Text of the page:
Thursday 21 February 2013

Turkey and Eggplant Parmagiana Casserole

One of the things I love about produce is how beautiful it is.  To me, the well stocked bins at the farmer's market look like jewel cases, filled with treasures of all shapes, sizes, and colours.  I cannot resist picking up all those treasures; experiencing their weight and texture, and their glorious scents.  

There are fewer treasures in the market at this time of year.  For those of us who try to shop seasonally, the long months of late winter and early spring can mean a seemingly endless repetition of the same few fruits and vegetables.  I'm pretty good at creating variety through different preparations but, even so, I long for the bright greens, deep reds, and rich purples that summer produce brings.  

You'll understand, then, why I was delighted to see beautiful eggplants at the market recently.  They were near flawless; dark purple with vibrant green caps.  I couldn't resist.  I picked one up and brought it home, intending to serve it for supper.

Plans changed, and my eggplant languished in the fruit dish on the counter for some days.  It didn't spoil, but I could tell from its diminishing weight and drying cap that I needed to use it up soon.

My fella requested eggplant parmagiana; a layered dish not unlike lasagna, made with breaded, fried eggplant slices instead of pasta.  I love the flavours too and I wanted to use up the eggplant, but I wasn't looking forward to the frying of the slices, or to assembling a layered dish. 

This casserole was my answer to my guy's request. It has the same great flavours as eggplant parmagiana, with less fat, and it's much quicker to assemble.

To make Turkey and Eggplant Parmagiana Casserole, you'll need:

  • 1 large eggplant
  • 3 Tablespoons olive oil
  • salt and pepper to taste
  • 1 medium onion, finely diced, about 1 cup
  • Finely minced garlic to taste (I used quite a lot: about 1-1/2 Tablespoons)
  • 1-680 ml/23 ounce tin of tomato sauce or about 3 cups of homemade sauce
  • 1-10 ounce package frozen, chopped spinach, thawed and drained
  • 680 grams/1.5 lbs. diced, cooked turkey breast (I had some in the freezer, removed from a roast turkey and set aside for use in another recipe)
  • 1 teaspoon dried oregano
  • red pepper flakes to taste 
  • 3 cups shredded mozzarella or a blend of melting cheeses (I used a mixture or mozzarella and edam)
  • 1 cup finely grated parmesan cheese (not pictured)
  • Extra dried oregano and pepper for garnish

Begin by preparing the eggplant.  The skin can be quite bitter so I trim off about half of it, leaving half the eggplant unpeeled. Cut the trimmed eggplant into 1-inch dice.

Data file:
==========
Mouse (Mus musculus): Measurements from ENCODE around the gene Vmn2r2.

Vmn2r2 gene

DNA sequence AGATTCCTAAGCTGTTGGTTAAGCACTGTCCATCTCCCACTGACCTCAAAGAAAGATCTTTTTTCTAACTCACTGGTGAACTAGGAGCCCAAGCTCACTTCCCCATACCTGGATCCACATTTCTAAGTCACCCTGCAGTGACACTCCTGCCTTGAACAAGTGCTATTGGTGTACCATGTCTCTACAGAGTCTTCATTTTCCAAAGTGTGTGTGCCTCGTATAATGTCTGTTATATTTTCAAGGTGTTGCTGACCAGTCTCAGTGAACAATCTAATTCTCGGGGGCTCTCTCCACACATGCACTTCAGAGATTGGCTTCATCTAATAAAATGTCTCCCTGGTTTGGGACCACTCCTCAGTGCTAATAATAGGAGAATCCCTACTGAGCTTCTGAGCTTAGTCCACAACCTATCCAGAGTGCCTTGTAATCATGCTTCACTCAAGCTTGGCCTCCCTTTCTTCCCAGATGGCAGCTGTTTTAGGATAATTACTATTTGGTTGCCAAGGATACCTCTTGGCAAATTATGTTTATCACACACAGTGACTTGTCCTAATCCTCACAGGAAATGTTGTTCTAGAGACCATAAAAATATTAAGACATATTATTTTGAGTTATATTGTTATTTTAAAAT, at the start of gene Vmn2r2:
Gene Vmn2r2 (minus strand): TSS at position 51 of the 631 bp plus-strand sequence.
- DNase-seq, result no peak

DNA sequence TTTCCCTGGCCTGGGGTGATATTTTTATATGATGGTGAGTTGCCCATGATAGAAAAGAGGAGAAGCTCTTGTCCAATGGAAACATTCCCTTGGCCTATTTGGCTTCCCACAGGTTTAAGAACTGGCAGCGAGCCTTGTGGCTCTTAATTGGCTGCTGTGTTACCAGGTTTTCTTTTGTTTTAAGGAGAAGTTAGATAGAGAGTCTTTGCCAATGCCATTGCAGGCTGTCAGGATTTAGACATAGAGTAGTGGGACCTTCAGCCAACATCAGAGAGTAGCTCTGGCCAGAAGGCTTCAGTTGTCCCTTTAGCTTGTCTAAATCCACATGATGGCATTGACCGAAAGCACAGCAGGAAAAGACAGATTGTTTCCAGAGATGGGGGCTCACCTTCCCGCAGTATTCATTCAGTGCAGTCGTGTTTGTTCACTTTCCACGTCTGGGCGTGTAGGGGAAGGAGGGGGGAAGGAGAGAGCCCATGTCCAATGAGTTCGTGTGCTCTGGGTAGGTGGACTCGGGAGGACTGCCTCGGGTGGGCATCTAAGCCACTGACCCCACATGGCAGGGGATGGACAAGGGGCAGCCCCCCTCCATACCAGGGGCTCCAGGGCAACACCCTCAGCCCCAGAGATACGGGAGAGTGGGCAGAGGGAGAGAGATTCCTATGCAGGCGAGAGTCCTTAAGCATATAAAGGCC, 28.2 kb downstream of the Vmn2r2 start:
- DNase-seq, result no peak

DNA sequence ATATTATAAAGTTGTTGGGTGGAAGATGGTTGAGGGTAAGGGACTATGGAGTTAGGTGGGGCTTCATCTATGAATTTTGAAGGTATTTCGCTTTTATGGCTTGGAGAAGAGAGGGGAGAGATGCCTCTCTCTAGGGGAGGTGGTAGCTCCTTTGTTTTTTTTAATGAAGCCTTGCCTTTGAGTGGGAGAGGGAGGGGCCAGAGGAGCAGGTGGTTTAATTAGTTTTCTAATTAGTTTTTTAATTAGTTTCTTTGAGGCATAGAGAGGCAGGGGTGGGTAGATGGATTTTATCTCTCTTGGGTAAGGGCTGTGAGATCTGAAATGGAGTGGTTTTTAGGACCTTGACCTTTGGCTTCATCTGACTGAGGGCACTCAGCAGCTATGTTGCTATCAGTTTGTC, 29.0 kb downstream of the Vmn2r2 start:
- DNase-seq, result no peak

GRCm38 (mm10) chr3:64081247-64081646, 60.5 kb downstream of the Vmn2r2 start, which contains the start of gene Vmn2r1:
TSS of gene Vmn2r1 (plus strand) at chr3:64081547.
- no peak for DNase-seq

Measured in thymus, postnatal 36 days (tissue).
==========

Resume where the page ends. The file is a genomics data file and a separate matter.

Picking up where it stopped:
Spread the diced eggplant on a parchment lined baking sheet. Drizzle 2 Tablespoons of olive oil over it, and season it with salt and pepper.

Bake the eggplant cubes at 400F until they soften and begin to take on a little colour around the edges.

When the eggplant is nearly cooked, use the remaining tablespoon of oil to saute the onion in a large pan.  

When the onion is tender and just beginning to take on a tiny bit of colour around the edges, add in the garlic and continue to cook for a few seconds more.

Remove the pan from the heat.

Add the tomato sauce to the pan, then mix in the spinach, turkey breast chunks, oregano, and red pepper flakes.

At this point, you can either transfer the ingredients to one large casserole dish or make individual portions.  I have several oval bakers with snap lids so I portioned the ingredients into six dishes.  (We used two for supper and I froze the rest.)

Top the casserole with mozzarella, then sprinkle the parmesan over top.  Garnish the dish dried oregano and freshly cracked black pepper.

The ingredients in the casserole are already cooked so you really only need it to heat through.  Bake the assembled dish in a 350F oven until the sauce is bubbly and the cheese melted.  (This took about 20 minutes for our individual portions.)

Serve this dish straight from the oven.  When it's really hot and the cheese is all nice and melty, it's very good indeed.  

Cook's note:

If you are freezing portions of this dish, seal the portions after adding the cheese topping and put them in the freezer unbaked.  

When you're ready to cook the frozen casseroles, put them in the oven frozen, with some foil over the top of the dish to prevent the cheese from over-cooking.  When the dish is heated through, remove the foil and turn the broiler on for a few minutes to give the cheese a little colour.

This post is linked to Hearthfelt Hopes blog hop hosted by Aliso Kitchen, to Hearth and Soul Blog hop hosted by Premeditated Leftovers, The 21st Century Housewife, Zesty South Indian Kitchen, and Savoring Today

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